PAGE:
Virtual Real Estate Investor's Toolbox

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I've discovered a pretty remarkable thing in my time as a real estate investor.

I've learned that my geographic location has almost nothing to do with the investment opportunities available to me.

For the longest time, I wouldn't believe it. I had this preconceived notion that the only way I could buy properties without being an idiot was to work in the immediate vicinity of where I lived (basically, anything within a 50-mile radius of my house).

As time passed, I realized there was a VAST ocean of resources available to me on the internet. To my surprise, very little stood in the way of me buying land anywhere on earth. All I needed was a decent internet connection and a reliable computer, and I was pretty much unstoppable… when it comes to monetizing the next deal that comes across your desk, your geographic location shouldn't be stopping you either.

This is no joke! I could tell you all kinds of stories about properties that I (and other members of the Land Investing Masterclass) have bought and sold without ever seeing them in person. Most of the biggest deals I've ever done (ones that have generated more than an entire year's salary from my day job) happened with properties in states I've never been to.

Getting Comfortable with Remote Investing

When I first got into real estate, the idea of buying a property from afar sounded like utter foolishness to me. You couldn't have convinced me that I could make an “educated buying decision” on a property when I couldn't see with my own eyes. Seriously, what kind of person dumps a small fortune into a property without seeing it??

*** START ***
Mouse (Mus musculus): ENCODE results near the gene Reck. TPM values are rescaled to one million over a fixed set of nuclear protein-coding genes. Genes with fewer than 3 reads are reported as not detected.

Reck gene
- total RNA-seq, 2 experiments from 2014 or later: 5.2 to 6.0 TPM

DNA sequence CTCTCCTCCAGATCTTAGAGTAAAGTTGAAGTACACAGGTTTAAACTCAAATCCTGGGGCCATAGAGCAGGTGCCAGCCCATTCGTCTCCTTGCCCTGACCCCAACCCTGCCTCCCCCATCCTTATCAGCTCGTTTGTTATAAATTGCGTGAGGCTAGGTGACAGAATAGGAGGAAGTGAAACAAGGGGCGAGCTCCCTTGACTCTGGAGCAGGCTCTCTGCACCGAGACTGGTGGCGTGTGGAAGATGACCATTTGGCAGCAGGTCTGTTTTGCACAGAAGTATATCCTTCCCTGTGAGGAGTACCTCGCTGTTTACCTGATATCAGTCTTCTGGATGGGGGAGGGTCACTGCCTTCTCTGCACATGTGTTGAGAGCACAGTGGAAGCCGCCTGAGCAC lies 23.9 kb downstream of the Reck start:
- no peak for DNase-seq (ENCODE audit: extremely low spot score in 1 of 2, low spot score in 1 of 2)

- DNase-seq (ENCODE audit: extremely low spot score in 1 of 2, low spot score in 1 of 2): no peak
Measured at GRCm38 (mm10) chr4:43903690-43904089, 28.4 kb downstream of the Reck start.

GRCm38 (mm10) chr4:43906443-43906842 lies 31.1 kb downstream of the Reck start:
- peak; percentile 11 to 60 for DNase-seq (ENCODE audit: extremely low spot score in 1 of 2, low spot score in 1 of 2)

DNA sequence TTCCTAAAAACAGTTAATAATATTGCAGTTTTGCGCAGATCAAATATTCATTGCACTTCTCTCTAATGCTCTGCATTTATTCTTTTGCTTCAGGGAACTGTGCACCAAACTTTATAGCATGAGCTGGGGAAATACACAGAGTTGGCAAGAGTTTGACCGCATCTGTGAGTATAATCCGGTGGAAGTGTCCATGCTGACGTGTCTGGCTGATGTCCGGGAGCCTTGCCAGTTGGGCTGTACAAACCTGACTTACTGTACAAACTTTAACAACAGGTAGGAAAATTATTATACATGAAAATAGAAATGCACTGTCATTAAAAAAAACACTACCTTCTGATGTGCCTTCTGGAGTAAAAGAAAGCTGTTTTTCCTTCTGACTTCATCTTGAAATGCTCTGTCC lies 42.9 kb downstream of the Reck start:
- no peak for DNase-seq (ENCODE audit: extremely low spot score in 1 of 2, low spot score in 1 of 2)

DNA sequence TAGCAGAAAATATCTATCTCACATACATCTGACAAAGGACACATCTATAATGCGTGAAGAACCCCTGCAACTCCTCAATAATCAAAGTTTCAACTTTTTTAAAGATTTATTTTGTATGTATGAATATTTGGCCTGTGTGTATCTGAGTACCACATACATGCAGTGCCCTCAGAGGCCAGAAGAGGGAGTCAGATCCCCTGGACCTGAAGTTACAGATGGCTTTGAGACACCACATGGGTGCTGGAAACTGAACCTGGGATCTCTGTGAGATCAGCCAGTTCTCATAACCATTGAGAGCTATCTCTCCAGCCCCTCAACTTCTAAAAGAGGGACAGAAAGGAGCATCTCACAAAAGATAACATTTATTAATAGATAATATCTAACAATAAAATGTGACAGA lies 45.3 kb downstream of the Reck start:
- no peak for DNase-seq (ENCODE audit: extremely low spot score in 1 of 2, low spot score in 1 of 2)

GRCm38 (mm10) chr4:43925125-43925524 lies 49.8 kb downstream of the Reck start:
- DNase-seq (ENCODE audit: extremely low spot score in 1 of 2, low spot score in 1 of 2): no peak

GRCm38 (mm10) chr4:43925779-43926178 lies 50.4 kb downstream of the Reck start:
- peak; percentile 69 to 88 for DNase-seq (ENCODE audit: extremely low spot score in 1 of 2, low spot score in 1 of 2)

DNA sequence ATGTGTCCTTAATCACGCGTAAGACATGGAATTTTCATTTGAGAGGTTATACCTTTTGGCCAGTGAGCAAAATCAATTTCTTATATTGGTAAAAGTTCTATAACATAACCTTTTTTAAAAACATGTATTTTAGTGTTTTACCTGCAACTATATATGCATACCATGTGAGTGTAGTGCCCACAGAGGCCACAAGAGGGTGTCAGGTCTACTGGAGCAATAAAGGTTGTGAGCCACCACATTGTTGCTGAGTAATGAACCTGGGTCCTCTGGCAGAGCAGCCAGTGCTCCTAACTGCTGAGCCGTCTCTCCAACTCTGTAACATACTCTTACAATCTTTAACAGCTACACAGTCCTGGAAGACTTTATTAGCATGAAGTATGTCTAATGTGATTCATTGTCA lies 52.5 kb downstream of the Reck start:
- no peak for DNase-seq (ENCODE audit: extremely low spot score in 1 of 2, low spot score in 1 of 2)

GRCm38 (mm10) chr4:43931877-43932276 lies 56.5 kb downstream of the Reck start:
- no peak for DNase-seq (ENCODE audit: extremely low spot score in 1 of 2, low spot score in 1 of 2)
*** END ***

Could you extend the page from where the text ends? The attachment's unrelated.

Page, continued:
And what about the administrative aspects of “virtual real estate investing”? Can you be an effective communicator, negotiator, coordinator, closer, researcher, appraiser, advertiser, and overall entrepreneur without meeting your prospects, customers, and clients face-to-face?

From what I had seen in the corporate world, it was pretty much assumed that this kind of business model wasn't a possibility (side note: I've noticed that when most people haven't done a thing, it's easiest to throw a great big “CAN'T” in front of it). As a result, I didn't start thinking outside the box until I had to… and I was surprised at what I found.

Now, some of this bias is understandable.

Most of us would NEVER feel comfortable buying a car, a house, or any other major tangible asset without getting a good feel for what we're actually getting… but what if you could get all of the critical decision-making criteria without leaving the comfort of home? If you could eliminate 90% of your questions on the front end, would that be enough information to move forward?

Working With Vacant Land

Before we get too far, I should clarify that when I'm buying and selling properties remotely, most of these properties are vacant land.

Vacant land is a different animal than houses, duplexes, apartment buildings, and the like – because with vacant land, I'm able to see almost every aspect of property anywhere on earth, and I can do the bulk of this investigation from the comfort of home, with online resources that are almost entirely free (which we'll talk about more below).

That said, can you buy and sell properties “virtually” if you're dealing with houses, duplexes, apartments, and more complex real estate types? I think it's certainly possible… but it would involve a few more items that aren't discussed below (depending on what your project entails, you'll most likely want a good home inspector, a competent property manager, and a trusted general contractor, among other things).